- the Comprehensive Drug Abuse Prevention and Control Act of 1970 make stimulants, such as Ritalin (methylphenidate), Schedule III medications and then Schedule II medications in 1971
- Section 504 of the Rehabilitation Act of 1973 can allow students with ADHD who qualify get additional help and services at school to help them succeed
- an anti-Ritalin movement greatly expands in 1975 as several books are published to help reinforce the belief that ADHD isn't a real diagnosis, was created by drug companies to make money, or that hyperactivity is caused by food allergies and food additives, etc.
- the AAP publishes their first statement about ADHD, Medication for Hyperkinetic Children, which says that in addition to 'consideration of nondrug therapy in situations where such an approach is appropriate,' that 'there is a place for stimulant drugs in the treatment of hyperkinetic children.'
- the third edition of the Diagnostic and Statistical Manual of Mental Disorders (DSM-III) is published by the APA in 1980 and includes Attention Deficit Disorder for the first time, including the subtypes ADD with hyperactivity, ADD without hyperactivity, and ADD residual type
- Dr. Russell A. Barkley writes his first of 17 books about ADHD in 1981 - Hyperactive children: A handbook for diagnosis and treatment.
- the DSM-III-R (revised edition), published in 1987, again changes the name, this time to Attention Deficit Hyperactivity Disorder (ADHD), but doesn't include any subtypes
- a 1987 report from the AAP, Medication for Children With an Attention Deficit Disorder, offers 'indications for drug therapy in the treatment of attention deficit disorder,' such as Ritalin, Dexedrine, Cylert, and 'other potentially useful drugs,' including tricyclic antidepressants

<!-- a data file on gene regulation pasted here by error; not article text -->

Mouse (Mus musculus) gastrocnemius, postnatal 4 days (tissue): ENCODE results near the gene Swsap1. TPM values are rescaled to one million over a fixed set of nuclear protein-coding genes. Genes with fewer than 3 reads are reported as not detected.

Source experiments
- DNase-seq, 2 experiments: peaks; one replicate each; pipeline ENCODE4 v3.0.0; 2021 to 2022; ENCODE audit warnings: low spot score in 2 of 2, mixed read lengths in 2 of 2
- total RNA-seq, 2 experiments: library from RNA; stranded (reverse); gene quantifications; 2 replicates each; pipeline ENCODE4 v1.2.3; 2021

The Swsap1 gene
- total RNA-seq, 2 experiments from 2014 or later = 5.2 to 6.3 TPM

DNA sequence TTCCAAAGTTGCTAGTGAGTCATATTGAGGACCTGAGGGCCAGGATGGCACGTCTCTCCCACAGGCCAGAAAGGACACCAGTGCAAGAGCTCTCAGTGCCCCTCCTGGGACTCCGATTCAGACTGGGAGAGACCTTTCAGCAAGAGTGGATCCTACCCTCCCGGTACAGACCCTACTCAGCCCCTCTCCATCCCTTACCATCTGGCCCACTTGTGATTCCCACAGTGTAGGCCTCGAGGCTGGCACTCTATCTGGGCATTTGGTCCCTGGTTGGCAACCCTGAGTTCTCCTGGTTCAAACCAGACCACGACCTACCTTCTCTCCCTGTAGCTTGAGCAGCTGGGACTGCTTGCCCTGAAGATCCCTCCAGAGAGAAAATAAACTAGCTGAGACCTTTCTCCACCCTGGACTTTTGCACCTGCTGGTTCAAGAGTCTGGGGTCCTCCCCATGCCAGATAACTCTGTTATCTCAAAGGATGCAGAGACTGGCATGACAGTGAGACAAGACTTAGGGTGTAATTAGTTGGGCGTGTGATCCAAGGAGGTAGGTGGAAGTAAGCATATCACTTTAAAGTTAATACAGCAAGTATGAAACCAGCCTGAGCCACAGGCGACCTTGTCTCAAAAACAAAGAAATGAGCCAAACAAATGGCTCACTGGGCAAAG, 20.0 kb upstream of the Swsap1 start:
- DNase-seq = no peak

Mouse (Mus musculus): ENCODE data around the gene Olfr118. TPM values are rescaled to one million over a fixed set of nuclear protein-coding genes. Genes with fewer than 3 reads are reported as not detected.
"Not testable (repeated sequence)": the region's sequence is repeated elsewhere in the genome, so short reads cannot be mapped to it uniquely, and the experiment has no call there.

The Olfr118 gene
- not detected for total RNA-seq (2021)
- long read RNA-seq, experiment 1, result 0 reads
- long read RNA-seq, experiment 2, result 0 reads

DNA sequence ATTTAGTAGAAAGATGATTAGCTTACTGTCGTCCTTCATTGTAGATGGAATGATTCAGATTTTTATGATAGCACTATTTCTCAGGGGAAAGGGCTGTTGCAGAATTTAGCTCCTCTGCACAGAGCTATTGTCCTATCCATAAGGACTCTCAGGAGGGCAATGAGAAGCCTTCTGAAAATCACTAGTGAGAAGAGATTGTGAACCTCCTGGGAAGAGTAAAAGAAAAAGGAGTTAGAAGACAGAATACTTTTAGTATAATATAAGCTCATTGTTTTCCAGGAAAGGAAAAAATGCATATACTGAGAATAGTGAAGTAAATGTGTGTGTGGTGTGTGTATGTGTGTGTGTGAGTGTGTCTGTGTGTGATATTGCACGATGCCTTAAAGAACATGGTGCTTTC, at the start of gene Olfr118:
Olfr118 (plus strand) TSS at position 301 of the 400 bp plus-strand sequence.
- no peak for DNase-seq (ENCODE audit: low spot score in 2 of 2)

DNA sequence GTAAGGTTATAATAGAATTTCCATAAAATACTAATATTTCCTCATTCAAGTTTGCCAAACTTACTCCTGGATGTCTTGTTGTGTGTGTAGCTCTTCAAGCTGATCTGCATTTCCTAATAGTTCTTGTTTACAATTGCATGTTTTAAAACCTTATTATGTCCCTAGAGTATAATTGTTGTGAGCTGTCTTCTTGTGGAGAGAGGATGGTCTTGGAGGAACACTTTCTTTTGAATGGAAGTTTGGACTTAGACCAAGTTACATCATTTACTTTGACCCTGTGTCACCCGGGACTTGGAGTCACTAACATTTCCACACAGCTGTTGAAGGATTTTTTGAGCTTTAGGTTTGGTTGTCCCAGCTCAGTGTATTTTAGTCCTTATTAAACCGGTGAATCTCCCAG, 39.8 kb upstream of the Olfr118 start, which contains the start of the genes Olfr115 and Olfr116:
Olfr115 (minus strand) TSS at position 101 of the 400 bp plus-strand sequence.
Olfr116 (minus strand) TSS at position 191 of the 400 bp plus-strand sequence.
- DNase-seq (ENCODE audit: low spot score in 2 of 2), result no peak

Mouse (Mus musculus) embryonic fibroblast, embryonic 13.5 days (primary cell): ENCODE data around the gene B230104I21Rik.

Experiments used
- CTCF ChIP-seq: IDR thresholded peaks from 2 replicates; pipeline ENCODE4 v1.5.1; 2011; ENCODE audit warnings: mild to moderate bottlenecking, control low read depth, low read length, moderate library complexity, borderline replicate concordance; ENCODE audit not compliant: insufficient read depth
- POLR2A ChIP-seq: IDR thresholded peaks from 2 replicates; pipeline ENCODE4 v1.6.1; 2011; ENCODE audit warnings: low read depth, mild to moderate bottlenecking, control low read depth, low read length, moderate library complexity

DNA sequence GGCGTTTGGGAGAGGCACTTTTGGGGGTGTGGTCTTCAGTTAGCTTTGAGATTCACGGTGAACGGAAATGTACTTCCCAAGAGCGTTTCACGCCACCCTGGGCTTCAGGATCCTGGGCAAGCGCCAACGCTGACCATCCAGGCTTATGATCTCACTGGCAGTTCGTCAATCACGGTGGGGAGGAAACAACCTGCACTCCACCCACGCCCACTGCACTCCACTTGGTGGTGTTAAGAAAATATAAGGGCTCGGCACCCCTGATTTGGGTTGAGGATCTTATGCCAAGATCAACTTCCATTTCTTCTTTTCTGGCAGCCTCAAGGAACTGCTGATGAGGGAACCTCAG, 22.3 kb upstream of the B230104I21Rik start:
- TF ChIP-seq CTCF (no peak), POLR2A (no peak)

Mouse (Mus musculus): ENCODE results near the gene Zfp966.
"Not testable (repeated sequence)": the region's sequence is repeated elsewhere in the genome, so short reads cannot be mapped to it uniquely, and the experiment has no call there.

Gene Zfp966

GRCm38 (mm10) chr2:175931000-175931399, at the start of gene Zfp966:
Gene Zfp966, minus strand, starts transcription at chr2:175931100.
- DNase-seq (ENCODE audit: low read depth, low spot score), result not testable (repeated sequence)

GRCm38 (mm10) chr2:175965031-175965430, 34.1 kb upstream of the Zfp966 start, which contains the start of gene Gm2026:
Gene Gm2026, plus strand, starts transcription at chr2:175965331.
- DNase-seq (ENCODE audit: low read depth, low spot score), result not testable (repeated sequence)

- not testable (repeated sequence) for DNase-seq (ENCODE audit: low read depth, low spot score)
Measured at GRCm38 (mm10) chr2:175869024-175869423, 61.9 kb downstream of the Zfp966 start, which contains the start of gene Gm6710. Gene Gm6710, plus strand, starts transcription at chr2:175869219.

- Dr. Barkley begins publishing The ADHD Report newsletter in 1993
- the fourth edition of the Diagnostic and Statistical Manual of Mental Disorders (DSM-IV-TR) is published by the APA in 2000 and describes three types of Attention Deficit Hyperactivity Disorder (ADHD), including ADHD, Combined Type, ADHD, Predominantly Inattentive Type, and ADHD, Predominantly Hyperactive-Impulsive Type
- Joseph Biederman publishes one of the first of hundreds of medical studies about children with ADHD in 1995
- an updated AAP report, Medication for Children With Attention Disorders, published in 1996, stresses that drug therapy should be combined 'with appropriate management of the child's environment and curriculum.'
- the 2000 Clinical Practice Guideline: Diagnosis and Evaluation of the Child With Attention-Deficit/Hyperactivity Disorder from the AAP offer clear guidance for pediatricians and parents on the assessment and treatment of kids with ADHD
- Strattera, the first non-stimulant treatment for ADHD, is approved in 2002
- warning labels on ADHD medications are updated in 2007 to include warnings about the possibility of cardiovascular risks (sudden death in children and adolescents with structural cardiac abnormalities or other serious heart problems) and risks of adverse psychiatric symptoms (hallucinations, delusional thinking, or mania).